The Daytona State College graduate, who this week earned her Bachelor of Science in Elementary Education, was among nearly 40 School of Education students who received valuable career guidance from area public school administrators during an education roundtable workshop held May 11 in the Mori Hosseini Center.
The workshop was among a number of sessions scheduled each year by the School of Education that goes above and beyond the curriculum, providing a means for students to enhance their professional skills and giving them an edge in an increasingly competitive job market.
“This workshop was a great opportunity to get to know the principals and their views,” Foster said. “It gave me a better understanding of how to approach my job search when I graduate.”
Foster currently is a leading candidate for a teaching job at an area charter school, according to Dr. Les Potter, chair of the School of Education.
The panelists included principals, certification specialists and human resources representatives who spoke on a variety of topics, including what characteristics they seek in a teaching candidate, how to prepare for the interview and what they look for on a resume. Students also were able to meet with each principal and submit their resumes.
This past academic year saw the first graduates of the college’s five BS in Education degree programs, which were launched with authorization from the Southern Association of Colleges and Schools in late 2009. Eleven students graduated last December and an additional 35 graduated in May.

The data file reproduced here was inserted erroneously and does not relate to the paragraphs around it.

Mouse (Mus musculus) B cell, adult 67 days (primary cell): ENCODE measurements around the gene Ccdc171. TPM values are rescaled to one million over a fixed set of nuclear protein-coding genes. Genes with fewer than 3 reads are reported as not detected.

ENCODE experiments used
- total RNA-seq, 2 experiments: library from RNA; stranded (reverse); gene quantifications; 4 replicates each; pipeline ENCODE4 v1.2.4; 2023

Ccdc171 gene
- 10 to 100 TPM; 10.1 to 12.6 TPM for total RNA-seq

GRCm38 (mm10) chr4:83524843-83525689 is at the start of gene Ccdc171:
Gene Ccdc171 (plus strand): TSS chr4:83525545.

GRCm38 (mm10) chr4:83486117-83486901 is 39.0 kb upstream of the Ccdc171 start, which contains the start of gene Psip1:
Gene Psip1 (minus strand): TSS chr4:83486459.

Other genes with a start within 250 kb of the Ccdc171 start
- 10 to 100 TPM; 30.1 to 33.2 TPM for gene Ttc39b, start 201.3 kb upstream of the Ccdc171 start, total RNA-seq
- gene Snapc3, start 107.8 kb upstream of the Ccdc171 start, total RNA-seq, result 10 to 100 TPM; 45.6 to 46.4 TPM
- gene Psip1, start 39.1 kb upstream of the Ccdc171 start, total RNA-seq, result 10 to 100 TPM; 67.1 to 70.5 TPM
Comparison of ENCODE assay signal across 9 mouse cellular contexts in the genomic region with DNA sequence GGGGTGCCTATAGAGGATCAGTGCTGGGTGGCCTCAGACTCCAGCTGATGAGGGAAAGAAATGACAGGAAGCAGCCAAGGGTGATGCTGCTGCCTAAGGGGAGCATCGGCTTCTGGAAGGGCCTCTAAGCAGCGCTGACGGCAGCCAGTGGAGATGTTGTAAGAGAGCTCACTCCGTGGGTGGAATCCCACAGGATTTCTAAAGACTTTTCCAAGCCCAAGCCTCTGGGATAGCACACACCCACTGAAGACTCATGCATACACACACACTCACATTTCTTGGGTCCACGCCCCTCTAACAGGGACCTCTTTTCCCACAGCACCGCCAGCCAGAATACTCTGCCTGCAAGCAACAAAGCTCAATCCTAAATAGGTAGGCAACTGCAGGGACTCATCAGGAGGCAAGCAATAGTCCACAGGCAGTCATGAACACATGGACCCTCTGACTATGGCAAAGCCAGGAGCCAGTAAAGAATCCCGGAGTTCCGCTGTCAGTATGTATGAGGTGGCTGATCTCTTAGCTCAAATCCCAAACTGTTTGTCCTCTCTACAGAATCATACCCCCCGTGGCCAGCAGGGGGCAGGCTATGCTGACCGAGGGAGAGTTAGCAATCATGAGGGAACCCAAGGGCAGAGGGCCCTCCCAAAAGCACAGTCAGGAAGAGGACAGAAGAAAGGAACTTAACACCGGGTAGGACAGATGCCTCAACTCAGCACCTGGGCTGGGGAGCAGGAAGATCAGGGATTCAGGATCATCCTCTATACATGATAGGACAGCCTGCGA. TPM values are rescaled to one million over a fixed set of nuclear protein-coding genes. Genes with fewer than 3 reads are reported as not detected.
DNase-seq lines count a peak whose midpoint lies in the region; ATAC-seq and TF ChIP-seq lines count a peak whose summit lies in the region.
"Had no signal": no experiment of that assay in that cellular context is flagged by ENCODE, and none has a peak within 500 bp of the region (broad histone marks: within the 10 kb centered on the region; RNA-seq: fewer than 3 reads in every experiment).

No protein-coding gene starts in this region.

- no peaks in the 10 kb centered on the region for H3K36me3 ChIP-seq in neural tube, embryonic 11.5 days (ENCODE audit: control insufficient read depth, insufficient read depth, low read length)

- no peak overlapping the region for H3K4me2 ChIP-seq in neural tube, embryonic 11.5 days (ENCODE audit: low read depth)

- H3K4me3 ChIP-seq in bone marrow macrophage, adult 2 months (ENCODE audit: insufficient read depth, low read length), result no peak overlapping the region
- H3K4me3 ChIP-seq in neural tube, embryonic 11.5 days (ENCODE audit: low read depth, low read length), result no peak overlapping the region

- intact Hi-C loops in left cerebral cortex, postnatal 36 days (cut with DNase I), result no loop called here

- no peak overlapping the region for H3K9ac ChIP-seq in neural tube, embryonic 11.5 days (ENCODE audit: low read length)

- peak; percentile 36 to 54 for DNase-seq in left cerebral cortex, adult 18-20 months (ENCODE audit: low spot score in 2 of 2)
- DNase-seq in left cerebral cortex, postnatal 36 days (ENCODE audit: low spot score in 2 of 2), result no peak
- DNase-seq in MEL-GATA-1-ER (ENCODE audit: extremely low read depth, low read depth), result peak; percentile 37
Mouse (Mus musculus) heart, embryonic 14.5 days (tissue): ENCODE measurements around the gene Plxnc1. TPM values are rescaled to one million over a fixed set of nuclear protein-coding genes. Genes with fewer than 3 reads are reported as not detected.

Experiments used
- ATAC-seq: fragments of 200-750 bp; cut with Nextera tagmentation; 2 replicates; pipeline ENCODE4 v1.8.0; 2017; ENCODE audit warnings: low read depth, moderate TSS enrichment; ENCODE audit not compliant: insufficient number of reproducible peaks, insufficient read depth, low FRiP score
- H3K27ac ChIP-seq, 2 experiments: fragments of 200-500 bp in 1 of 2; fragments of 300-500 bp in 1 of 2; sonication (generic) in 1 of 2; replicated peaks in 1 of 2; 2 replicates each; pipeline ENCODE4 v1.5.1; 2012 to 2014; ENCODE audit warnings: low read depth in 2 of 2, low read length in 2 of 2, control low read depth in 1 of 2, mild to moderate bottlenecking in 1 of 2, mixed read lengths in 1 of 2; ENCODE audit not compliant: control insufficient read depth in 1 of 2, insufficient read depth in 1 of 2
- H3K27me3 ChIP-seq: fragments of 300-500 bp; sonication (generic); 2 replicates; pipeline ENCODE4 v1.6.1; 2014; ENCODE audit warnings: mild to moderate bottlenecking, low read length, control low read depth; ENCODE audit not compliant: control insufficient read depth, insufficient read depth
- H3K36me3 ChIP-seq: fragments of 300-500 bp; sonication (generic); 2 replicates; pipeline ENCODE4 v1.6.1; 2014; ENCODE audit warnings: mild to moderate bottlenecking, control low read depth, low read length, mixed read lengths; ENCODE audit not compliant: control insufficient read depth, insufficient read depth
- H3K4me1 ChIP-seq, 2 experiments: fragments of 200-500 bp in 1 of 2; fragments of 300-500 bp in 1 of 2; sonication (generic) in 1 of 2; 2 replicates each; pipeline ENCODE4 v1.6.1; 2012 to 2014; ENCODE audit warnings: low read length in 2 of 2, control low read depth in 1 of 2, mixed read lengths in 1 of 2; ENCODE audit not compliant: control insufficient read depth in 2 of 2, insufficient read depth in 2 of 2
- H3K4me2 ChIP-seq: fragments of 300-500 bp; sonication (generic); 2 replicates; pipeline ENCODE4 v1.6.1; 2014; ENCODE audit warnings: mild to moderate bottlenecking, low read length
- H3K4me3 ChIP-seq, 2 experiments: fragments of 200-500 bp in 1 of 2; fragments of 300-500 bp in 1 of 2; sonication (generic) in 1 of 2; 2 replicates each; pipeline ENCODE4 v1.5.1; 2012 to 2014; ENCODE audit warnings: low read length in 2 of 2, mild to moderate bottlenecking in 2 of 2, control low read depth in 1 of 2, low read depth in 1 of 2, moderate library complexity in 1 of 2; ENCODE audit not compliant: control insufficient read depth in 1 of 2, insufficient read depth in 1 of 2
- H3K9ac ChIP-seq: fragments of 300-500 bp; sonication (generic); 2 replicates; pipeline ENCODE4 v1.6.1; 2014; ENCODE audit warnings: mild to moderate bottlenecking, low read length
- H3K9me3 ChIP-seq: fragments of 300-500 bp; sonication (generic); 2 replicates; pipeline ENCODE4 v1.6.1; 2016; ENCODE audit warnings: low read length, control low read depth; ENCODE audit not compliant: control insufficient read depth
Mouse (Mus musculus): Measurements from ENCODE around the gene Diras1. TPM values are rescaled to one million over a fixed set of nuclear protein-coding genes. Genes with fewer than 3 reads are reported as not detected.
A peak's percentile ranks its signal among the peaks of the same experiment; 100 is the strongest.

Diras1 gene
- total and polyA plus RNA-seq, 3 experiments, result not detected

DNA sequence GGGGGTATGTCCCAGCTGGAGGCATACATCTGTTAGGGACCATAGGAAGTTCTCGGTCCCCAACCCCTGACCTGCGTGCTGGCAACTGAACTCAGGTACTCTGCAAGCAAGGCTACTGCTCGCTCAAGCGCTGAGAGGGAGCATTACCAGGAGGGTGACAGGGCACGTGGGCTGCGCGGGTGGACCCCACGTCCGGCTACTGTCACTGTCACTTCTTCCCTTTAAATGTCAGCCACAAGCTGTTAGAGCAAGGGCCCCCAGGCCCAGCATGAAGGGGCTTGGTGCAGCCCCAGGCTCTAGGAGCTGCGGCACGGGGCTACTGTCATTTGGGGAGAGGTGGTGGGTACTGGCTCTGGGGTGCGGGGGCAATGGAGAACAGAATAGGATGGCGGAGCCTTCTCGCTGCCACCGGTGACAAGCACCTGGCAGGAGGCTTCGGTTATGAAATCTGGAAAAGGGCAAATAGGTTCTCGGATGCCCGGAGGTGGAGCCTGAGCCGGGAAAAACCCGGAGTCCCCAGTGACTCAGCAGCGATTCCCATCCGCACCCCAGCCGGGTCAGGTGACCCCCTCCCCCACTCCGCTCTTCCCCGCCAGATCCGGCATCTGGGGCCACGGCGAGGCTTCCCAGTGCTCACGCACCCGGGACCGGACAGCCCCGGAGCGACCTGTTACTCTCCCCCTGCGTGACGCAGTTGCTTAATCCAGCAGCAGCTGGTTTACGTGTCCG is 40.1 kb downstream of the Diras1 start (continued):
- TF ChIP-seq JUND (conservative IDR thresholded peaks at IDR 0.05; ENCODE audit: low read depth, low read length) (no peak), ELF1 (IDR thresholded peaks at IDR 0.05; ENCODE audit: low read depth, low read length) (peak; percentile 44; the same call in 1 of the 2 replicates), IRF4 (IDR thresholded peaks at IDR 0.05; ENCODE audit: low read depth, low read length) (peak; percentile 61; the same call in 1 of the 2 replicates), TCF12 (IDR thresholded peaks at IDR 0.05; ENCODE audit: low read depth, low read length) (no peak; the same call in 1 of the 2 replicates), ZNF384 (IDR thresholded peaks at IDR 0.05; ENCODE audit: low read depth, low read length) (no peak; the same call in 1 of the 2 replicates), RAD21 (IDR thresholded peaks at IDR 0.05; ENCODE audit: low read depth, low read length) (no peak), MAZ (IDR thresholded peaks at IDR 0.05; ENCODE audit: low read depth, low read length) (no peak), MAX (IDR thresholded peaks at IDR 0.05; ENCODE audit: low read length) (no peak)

The College of Education also has been very involved with the Junior Achievement Worldwide program by introducing select college classes to the Junior Achievement curriculum and its purpose. On May 13, Dr. Potter went with 14 other community members to teach 6th graders at Creekside Middle School in Port Orange.
Junior Achievement is an innovator in empowering young people to own their future economic success in the 21st century global marketplace. The program focuses on the impact areas of youth, education and economic development, reaching 9.8 million students a year in more than 400,000 classes worldwide.
Junior Achievement volunteers help K-12 students focus on work-readiness, entrepreneurship and financial literacy skills, and use experiential learning to inspire students to dream big, reach their potential, and contribute to the vitality of their local communities and the world economy.
For more information contact Dr. Potter at (386) 506-3528, potterl@DaytonaState.edu.